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See also "Tips" and "Good Practice".

This is in no specific order.

Task Example What to do
Click "OK" in a dialog box you have typed in several fields and now want to click the "OK" button. press the Enter key. This avoids that you have to leave the keyboard, move the mouse over the "OK" button and click it.
Sometimes the return key also works, but Enter is the correct choice.
Getting space on the screen Many windows of many documents cluttering the view. Do not move windows around to find other windows hidden behind them.  Use hide/show of applications (in the application menu), use -tab to rotate in the active applications, use -~ to rotate in the windows of the active application.  Moving windows makes life difficult and wastes attention time.
Editing a document Correcting an error in a web page; changing an image You can use any text editor on a text document:  Tex-Edit or Word will work just as well as Golive.  Remember that a document has a type and any application that can deal with that type can also edit it, you do not necessarily have to use the document's creator.
Selecting the next field in a form Filling in user-password dialogs Type tab to pass from one field to the other.  Tab will also highlight the text that was in the field so you can just type over it, you do not need to select it again.
Selecting text selecting a large block of items in order to copy or move them Use shift-click to extend a selection.
Seeing highlighted text or objects clicking and dragging to highlight Make sure you have a highlight colour set that you can comfortably see.  Compare these:

Use System Preferences Appearance to choose a highlight colour that allows you to see clearly the beginning and end of selections for the work that you usually do.

Repeating an operation Closing a window you no longer need Keyboard shortcuts exist for many operations.  They are much faster than using the mouse.  Learning them makes you more efficient.  Example: to close a window, type -W.
Rearranging windows Useful windows hiding other useful windows Use Exposé (System Preferences) to get an overview of all available windows.

Use -tab to rotate in the active applications, use -~ to rotate in the windows of the active application

Scattering objects on the desktop Save a document in a hurry Don't do it.  If you really are in a hurry and can't avoid using the Desktop, then take time to file documents properly as soon as the memergency is over, and while you still know what it was all about.
Knowing where you are talking to a support person over the phone Know which application is the active one:  its name is the first menu after the in the menu bar.  There may be no windows of that application open, so the screen may show windows of another than the active application.  Knowing where you are is essential to good communication with support.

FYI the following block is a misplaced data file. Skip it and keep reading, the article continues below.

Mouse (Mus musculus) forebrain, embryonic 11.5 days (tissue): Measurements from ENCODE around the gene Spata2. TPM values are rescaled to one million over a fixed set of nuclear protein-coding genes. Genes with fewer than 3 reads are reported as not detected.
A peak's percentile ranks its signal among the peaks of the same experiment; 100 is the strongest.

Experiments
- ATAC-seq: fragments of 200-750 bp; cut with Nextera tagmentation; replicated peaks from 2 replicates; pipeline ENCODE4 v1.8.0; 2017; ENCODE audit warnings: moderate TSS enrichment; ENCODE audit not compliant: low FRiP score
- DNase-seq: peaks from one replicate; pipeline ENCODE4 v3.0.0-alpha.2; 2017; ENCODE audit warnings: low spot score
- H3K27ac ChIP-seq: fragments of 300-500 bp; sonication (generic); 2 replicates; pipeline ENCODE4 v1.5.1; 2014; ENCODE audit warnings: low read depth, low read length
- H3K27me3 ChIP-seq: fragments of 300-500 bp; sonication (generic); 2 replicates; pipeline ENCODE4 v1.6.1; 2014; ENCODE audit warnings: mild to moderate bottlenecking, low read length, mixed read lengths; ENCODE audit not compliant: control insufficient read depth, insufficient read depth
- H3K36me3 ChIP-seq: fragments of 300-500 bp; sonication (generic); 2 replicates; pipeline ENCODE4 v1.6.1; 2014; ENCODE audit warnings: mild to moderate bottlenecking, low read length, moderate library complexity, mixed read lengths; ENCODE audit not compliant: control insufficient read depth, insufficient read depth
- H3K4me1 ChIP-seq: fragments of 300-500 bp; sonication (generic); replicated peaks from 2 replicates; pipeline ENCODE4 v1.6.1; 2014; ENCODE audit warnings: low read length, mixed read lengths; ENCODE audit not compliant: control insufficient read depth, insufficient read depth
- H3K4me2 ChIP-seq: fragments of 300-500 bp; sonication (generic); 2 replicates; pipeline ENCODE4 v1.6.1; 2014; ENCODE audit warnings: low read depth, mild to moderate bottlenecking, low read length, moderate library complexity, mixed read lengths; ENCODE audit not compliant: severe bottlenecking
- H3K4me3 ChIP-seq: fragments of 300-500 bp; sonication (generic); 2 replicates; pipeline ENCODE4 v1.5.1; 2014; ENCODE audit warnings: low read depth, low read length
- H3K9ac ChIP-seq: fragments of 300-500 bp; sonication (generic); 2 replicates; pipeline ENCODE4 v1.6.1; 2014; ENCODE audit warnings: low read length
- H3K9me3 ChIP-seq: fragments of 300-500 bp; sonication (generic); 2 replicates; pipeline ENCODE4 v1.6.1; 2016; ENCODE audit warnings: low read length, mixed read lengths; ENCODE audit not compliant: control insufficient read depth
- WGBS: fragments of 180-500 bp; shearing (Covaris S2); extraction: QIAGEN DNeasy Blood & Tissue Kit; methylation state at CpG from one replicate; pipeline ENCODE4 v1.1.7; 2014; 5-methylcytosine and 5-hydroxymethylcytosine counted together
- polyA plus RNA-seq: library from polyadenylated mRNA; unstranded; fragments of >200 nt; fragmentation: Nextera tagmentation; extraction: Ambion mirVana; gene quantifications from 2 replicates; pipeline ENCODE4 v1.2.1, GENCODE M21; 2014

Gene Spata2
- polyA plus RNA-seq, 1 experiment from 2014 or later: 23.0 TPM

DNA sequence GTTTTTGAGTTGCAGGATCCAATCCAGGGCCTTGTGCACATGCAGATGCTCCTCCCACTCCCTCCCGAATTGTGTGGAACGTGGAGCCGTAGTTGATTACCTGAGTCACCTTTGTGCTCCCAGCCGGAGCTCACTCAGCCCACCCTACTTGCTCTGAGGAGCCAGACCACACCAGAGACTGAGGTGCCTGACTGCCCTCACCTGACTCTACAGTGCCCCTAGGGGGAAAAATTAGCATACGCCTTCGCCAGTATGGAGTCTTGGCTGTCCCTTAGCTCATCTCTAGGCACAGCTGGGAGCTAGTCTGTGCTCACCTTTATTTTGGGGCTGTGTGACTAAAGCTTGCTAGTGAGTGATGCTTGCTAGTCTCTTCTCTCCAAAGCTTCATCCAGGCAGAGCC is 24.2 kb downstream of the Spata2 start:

Knowing the terminology talking to a support person over the phone Get to know a little vocabulary.  This is not Mac-dependent:  a lot of it is universal.  Learn the meaning of the terms cursor, insertion point, menu, menu item, window, title bar, resize box, dialog box, ... Read the glossary.
Switching between active applications Copying from one window to that of another application If a window of the other application is visible, simply click in it.  If none is visible, click the application's icon in the dock to bring it to the front.  If the dock is hidden or far away, use -tab to rotate in the active applications.
Doing something to several items set several pieces of text to an emphasis style if there is a tools palette that lets you do this operation, move it close to the place where you are going to use it.  This avoids long travel with the mouse between each use of the tool.  If there is a keyboard shortcut and you do this operation daily, learn the keyboard shortcut.  If there is no keyboard shortcut, but the application can be customised with new keyboard shortcuts, define a comfortable shortcut.
Knowing how to switch between windows of the active application inspecting several large images If windows of the same application hide each other, e.g. a set of large images viewed in Photoshop, use -~ to rotate in the windows of the active application.  There is usually also a Window menu which lists all open windows.
Keeping your bookmarks Set up a web page stored on your computer.
Refresh your memory After a month of work with a new system After one month, take some time to go again through all your preference settings.  You will find that your way of working probably benefits from different settings than the ones you chose at the start.  Repeat this process every six months.
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next planned revision: 2009-01